Consult with your veterinarian to determine the best timing for spaying or neutering your Belgian Sheepdog puppy, taking into account factors such as age, health status, and individual breed recommendations. Early spaying or neutering may be recommended to prevent unwanted behaviors and health issues, but it’s essential to weigh the potential risks and benefits.

14. How can I prevent my Belgian Sheepdog puppy from developing separation anxiety?

Gradually acclimate your Belgian Sheepdog puppy to being alone by practicing short separations and gradually increasing the duration over time. Provide plenty of mental stimulation and interactive toys to keep your puppy occupied while you’re away, and avoid making departures and arrivals overly dramatic to minimize anxiety.

15. What signs of illness should I watch for in my Belgian Sheepdog puppy?

Monitor your Belgian Sheepdog puppy for any changes in behavior, appetite, or energy level, as these can be early indicators of illness. Watch for symptoms such as vomiting, diarrhea, coughing, sneezing, lethargy, or unusual discharge from the eyes or nose, and consult with your veterinarian if you have any concerns.

16. How can I socialize my Belgian Sheepdog puppy with other dogs?

Expose your Belgian Sheepdog puppy to a variety of friendly dogs of different sizes, ages, and breeds in controlled environments, such as puppy classes or supervised playgroups. Encourage positive interactions and monitor your puppy’s body language for signs of fear or discomfort, intervening if necessary to prevent conflicts and ensure a positive socialization experience.

17. What type of collar or harness is best for my Belgian Sheepdog puppy?

Choose a collar or harness that fits your Belgian Sheepdog puppy comfortably and securely without causing any discomfort or restriction. Opt for a lightweight, adjustable collar or harness with a sturdy leash attachment point, and avoid using choke or prong collars, which can cause injury or discomfort.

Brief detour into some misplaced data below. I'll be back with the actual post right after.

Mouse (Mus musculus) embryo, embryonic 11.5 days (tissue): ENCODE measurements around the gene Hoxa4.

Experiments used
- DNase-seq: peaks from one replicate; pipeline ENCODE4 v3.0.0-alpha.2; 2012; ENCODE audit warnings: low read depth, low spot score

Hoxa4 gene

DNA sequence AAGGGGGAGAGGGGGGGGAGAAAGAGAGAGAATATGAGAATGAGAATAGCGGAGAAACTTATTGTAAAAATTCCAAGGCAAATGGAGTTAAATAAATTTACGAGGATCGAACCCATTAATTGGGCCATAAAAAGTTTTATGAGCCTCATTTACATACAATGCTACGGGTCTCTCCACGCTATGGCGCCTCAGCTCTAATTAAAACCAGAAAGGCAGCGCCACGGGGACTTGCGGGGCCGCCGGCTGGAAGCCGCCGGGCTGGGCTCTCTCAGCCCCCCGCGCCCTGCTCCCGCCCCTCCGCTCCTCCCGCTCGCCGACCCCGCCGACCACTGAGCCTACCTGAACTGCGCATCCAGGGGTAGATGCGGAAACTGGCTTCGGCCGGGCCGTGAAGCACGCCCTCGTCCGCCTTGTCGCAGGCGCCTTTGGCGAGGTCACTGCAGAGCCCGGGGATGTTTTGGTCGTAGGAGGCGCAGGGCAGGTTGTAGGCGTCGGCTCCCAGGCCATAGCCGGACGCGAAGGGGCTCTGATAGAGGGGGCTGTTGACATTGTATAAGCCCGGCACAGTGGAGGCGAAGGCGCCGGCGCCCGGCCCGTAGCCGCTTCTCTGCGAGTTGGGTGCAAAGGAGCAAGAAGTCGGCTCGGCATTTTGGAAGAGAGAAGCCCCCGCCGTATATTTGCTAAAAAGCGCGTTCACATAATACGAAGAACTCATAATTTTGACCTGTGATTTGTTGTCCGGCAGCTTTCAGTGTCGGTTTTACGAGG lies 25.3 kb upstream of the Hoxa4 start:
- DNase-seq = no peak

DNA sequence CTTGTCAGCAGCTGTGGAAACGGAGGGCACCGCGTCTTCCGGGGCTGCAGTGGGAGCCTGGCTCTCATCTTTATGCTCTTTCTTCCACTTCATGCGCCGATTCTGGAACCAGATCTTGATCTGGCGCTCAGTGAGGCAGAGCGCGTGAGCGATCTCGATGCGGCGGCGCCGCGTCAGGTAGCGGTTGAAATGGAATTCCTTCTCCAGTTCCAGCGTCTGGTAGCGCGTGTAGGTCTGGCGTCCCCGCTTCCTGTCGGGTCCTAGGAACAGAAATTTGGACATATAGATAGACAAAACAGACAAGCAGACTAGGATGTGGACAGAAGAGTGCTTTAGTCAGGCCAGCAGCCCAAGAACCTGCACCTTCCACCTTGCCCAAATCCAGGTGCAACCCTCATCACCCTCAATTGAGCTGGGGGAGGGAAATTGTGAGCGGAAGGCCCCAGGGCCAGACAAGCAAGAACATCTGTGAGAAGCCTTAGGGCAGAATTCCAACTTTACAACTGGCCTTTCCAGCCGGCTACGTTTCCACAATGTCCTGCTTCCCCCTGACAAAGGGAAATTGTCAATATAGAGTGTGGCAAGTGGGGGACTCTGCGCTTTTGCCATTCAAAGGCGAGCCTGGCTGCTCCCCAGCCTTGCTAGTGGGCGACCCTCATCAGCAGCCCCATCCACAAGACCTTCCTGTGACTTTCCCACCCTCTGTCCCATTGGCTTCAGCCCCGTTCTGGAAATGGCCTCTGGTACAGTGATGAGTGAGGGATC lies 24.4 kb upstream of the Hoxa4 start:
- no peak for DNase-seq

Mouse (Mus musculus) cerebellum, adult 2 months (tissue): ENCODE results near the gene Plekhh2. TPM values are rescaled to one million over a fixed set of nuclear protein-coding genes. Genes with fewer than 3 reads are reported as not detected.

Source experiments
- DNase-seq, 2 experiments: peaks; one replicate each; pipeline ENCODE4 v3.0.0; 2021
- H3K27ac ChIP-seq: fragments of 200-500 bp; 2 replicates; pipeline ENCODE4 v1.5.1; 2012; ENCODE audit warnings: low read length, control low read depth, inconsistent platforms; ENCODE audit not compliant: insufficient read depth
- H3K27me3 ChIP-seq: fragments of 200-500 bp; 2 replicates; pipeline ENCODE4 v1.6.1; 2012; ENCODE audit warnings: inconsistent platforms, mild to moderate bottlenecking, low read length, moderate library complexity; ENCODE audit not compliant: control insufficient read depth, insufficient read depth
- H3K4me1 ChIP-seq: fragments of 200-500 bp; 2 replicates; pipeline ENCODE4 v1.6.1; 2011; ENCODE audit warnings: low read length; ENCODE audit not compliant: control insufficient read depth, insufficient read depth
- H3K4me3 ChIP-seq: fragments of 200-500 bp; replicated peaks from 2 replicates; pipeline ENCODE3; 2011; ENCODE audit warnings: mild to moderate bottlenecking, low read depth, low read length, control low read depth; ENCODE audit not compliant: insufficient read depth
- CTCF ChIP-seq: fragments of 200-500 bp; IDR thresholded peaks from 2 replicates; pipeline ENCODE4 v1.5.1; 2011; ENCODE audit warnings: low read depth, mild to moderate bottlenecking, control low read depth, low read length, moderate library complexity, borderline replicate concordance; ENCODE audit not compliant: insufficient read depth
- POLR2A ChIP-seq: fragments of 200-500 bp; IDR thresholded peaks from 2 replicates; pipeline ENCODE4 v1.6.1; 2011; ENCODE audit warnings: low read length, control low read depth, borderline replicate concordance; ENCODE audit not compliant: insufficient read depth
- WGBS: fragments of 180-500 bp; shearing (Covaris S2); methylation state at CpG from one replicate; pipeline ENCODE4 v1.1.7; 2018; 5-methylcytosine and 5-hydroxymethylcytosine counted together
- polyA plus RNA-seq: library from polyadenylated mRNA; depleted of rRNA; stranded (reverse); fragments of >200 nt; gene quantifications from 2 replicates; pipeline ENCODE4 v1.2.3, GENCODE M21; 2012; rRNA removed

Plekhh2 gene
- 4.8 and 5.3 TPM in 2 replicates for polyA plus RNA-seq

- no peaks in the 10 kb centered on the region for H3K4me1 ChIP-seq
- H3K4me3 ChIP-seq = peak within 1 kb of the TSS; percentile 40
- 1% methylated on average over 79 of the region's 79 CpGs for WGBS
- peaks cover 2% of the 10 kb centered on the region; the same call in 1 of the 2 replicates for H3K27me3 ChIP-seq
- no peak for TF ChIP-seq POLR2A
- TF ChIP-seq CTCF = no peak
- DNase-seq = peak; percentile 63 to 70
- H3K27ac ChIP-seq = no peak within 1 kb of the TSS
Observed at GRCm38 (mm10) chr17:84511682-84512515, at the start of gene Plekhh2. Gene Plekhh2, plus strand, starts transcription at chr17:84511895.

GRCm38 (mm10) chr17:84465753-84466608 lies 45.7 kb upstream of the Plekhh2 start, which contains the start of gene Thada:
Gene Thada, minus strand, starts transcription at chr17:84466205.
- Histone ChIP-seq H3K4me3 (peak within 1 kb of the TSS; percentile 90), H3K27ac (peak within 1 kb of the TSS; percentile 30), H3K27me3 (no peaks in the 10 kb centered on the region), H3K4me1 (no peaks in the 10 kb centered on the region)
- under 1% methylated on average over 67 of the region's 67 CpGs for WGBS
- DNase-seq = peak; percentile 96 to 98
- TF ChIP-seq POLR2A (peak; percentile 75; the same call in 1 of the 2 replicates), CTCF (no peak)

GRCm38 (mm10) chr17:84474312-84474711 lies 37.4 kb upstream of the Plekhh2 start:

18. How can I teach my Belgian Sheepdog puppy to walk on a leash?

Start leash training your Belgian Sheepdog puppy gradually, using positive reinforcement techniques to encourage walking calmly beside you. Begin in a quiet, familiar environment, and gradually introduce distractions as your puppy becomes more comfortable on the leash. Reward your puppy for walking nicely on the leash and avoid pulling or yanking on the leash, as this can cause fear or resistance.

19. What should I do if my Belgian Sheepdog puppy is not eating?

Monitor your Belgian Sheepdog puppy’s appetite and behavior closely, as changes in eating habits can indicate underlying health issues or stress. Offer your puppy a variety of high-quality, palatable food options, and consult with your veterinarian if your puppy continues to refuse food or shows signs of illness, such as vomiting or diarrhea.

20. How can I help my Belgian Sheepdog puppy overcome fear or anxiety?

Provide a safe and supportive environment for your Belgian Sheepdog puppy, with plenty of positive reinforcement, patience, and encouragement to build confidence and trust. Gradually expose your puppy to new experiences and environments, using desensitization and counter-conditioning techniques to help them overcome fears and anxieties gradually. If your puppy’s fear or anxiety persists, seek guidance from a professional dog trainer or behaviorist for specialized assistance.